Wednesday, February 08, 2006

Don't Adverb

In all the books on writing that I've studied, one tip crops up time and time again.

Don't use adverbs. (1)

Because I only have a year or so of real writing experience under my belt, I've taken this as gospel. But I didn't really understand why until I read a post over at Flogging The Quill.

The post is all about showing and telling, and this is the line that turned the light bulb on in my head:

I believe that the use of adverbs is merely a form of telling.

That did it for me. It's something that's related to compression as well. Make the dialogue, the action, even the description show the reader what is happening. That way you don't need to repeat what you've already said. And repetition tends to dilute the writing. The idea gets spread out and ends up thinner for it.

It's totally possible to write an entire novel without a single adverb, and I think that the writing ends up stronger, because the writer is forced to think of a different way to show, and showing leads to more immediate prose.

I searched for some quotes to back me up on this, but Chip Scanlan's already done it for me. And he's taken the time to look at the issue from both sides.

In fact, if I'd stumbled across the article before I wrote this, I might have just posted a link to it.

But then I wouldn't have said it my way.

  1. What's an adverb I hear you say? What, you already know? Sorry, I can't hear you.
    An adverb is an adjective that modifies a verb.
    Or ...
    An adverb is, most of the time, a word that ends in -ly.
    Slowly, quietly, righteously, glowingly, disgustingly.(2)
  2. My first footnote!


Tribe said...

Adverbs are indeed evil. They have no place in writing. None whatsoever.

And I mean that seriously.

Jennifer Jordan said...

I completely agree with you Tribe. Adverbs are vastly overused.

Daniel Hatadi said...


M said...

I am glad you defined adverbs. :)

Sandra Ruttan said...

I've heard the same said for adjectives. Just use the strongest noun, the strongest verb, in each case.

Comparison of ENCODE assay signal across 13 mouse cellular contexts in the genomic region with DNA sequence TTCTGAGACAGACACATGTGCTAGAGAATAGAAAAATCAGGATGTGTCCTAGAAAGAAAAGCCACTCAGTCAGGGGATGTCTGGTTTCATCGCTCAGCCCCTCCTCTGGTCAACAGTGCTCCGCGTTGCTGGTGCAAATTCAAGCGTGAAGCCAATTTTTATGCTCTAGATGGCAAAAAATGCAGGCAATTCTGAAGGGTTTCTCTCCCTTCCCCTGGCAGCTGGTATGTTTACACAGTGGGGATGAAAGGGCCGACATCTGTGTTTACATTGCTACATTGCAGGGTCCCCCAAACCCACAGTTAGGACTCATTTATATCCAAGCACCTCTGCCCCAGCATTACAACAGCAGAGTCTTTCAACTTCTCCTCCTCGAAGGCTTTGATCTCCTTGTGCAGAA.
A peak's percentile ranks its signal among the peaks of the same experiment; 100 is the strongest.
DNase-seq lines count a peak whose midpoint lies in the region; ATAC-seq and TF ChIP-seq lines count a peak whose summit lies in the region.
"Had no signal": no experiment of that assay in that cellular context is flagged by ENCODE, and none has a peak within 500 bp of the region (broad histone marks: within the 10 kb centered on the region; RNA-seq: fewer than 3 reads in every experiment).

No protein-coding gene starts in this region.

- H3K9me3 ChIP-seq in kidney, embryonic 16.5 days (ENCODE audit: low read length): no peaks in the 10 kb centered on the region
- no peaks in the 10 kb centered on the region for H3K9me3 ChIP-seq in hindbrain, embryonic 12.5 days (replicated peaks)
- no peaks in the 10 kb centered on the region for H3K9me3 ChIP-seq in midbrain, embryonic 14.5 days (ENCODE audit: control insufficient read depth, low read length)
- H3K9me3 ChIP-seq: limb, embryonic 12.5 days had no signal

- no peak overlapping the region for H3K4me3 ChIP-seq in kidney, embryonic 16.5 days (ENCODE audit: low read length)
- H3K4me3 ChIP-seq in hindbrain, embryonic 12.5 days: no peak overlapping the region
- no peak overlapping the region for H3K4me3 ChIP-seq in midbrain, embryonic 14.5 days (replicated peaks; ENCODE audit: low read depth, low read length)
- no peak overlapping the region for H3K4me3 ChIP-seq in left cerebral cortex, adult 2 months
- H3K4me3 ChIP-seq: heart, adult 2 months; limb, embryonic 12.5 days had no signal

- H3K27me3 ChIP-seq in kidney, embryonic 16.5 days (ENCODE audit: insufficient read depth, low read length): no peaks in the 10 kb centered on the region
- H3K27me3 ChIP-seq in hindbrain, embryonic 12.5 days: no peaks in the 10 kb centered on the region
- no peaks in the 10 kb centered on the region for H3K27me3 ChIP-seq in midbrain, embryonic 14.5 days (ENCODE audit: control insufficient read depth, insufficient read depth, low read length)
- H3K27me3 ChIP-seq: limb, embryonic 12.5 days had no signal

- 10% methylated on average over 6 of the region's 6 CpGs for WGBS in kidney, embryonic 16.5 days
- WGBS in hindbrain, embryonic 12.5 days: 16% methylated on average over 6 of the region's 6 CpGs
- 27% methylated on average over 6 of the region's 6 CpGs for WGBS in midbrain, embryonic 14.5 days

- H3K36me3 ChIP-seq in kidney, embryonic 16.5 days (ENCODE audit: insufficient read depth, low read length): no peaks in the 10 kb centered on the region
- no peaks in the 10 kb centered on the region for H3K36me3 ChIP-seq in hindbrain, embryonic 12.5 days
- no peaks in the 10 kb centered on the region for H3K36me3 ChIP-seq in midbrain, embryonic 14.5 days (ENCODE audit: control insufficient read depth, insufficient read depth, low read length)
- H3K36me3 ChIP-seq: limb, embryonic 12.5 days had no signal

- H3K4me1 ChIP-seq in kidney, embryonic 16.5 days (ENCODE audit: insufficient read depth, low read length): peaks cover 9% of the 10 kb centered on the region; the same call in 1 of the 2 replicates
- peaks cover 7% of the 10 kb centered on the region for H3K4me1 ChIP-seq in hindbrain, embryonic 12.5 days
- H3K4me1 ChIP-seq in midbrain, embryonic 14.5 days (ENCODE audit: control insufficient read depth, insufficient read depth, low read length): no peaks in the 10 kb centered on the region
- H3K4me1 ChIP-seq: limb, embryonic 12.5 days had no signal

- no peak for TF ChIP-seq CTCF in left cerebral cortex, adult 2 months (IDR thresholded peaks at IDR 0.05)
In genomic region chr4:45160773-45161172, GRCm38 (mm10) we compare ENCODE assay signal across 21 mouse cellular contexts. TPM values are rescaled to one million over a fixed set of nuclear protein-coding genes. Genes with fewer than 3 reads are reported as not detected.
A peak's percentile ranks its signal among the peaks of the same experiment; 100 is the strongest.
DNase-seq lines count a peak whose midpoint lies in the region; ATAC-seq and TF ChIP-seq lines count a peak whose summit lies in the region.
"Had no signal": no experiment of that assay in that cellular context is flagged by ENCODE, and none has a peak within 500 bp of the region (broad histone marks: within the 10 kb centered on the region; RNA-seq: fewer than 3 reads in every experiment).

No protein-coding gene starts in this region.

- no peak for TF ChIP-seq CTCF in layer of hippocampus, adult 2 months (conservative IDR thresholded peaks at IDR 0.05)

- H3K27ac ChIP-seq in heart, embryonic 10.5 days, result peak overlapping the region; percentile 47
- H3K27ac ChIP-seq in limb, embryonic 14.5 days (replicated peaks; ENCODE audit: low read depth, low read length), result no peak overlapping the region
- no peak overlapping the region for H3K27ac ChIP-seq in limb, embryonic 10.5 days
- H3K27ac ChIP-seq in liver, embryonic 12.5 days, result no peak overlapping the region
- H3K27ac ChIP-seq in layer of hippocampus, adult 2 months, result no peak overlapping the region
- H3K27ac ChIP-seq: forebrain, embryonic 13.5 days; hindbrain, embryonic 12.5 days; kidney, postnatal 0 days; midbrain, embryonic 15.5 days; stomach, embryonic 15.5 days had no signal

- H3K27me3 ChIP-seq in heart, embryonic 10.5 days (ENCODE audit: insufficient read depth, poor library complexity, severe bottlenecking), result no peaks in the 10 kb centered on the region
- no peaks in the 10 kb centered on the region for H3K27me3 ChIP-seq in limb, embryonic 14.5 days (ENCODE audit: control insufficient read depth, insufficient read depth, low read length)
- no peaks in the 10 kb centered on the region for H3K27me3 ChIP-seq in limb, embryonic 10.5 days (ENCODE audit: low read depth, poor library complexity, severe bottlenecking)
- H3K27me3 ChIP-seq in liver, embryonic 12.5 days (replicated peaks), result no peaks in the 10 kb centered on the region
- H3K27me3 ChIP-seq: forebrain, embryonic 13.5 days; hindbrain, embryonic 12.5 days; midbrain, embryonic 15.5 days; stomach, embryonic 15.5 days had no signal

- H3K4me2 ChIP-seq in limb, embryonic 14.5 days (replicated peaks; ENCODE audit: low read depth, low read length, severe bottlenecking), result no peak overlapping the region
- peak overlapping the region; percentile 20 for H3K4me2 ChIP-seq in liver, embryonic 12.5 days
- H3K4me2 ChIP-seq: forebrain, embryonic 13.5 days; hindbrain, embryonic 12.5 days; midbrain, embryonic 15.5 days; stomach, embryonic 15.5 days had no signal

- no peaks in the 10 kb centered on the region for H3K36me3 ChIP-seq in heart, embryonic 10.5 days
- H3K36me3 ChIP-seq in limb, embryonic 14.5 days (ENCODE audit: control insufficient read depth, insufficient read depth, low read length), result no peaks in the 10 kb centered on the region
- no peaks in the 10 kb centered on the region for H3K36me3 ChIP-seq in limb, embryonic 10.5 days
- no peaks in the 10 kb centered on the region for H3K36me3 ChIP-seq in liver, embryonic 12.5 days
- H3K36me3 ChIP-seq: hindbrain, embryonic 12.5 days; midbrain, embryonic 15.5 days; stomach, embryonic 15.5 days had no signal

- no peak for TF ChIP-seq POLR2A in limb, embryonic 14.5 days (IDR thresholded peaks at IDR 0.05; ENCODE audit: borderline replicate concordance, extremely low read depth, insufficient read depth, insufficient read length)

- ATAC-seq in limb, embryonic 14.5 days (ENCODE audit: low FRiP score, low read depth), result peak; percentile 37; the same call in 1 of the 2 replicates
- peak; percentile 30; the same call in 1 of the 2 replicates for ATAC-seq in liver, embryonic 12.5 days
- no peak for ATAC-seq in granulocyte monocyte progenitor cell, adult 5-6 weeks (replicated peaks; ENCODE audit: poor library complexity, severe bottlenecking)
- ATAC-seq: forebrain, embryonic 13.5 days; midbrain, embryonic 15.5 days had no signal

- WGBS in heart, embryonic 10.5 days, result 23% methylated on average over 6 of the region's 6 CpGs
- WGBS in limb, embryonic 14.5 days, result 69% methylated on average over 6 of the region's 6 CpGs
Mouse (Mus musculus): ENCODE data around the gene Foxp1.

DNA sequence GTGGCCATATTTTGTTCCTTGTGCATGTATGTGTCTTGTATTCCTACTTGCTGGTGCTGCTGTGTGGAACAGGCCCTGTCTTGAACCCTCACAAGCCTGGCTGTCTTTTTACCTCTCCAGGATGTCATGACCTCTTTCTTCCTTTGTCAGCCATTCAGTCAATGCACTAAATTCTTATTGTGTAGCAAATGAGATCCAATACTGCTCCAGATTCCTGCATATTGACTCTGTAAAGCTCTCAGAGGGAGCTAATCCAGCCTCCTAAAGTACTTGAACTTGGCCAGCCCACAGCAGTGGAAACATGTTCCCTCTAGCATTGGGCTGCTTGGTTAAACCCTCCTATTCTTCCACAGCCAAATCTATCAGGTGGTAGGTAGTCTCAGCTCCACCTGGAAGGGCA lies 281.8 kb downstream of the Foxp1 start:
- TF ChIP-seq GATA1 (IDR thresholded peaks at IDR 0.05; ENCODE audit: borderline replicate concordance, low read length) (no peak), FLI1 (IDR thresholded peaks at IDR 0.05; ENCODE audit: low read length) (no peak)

But I'm also sure that in 10 years there will be an adverb and adjective resurgence. Just for the hell of it.

Stephen Blackmoore said...

Write a book without adverbs? That's easy. But writing one with nothing but adverbs, now that's tough.

James Lincoln Warren said...

"Show, don't tell" is right on up there with "Write what you know" as among the worst and most hackneyed advice ever dispensed about writing.

Ray's examples don't really show the difference between them, either -- what he's actually talking about is avoiding "nail-on-the-head" writing.

"Showing" is expressing something dynamically, through action. "Telling" is expressing something staticly, as a condition. These are both techniques. The technique to use is the one that's appropriate to the moment in the story it describes.

And yes, you can "tell" without being nail-on-the-head. One of Ray's examples of "showing", Jesse felt like an overcooked chicken, his meat damn near ready to fall off his bones, is not showing at all. Where's the action? There is none. This is good telling.

Likewise, adverbs are fine by me.

The only question worth asking about technique is this: is there a better way to express what I'm trying to say?

Daniel Hatadi said...

James, the 'chicken' example you referred to struck me as not being a particularly good one as well, but I couldn't articulate what exactly was wrong about it.

I'm also in agreement with you in relation to showing and telling. Sometimes one is better than the other and you have to choose which.

Thanks for the advice, you've given much to ponder over.

Would you be interested in writing up a post going into more detail on 'nail-on-the-head' writing, maybe with some examples?

Sandra Ruttan said...

You know, you couldn't possible "show" everything in a book. It would be 12000 pages long.

At some point someone needs to just pick up the frying pan and whack someone. Not caress the cold handle, fingers tightening with resolve as the blood pulses in his ears and he waits, waits, wondering what it will be like, wondering about the liberty, the sheer exhileration...

You get the idea. Just whack her over the head, dammit!

James Lincoln Warren said...

Most of my incredibly sage advice on writing, including a sentence or two on nail-on-the-head writing, can be found on my website at:

Do not be put off by the requirement for a password. If you think about it long enough, you will figure out what the password is.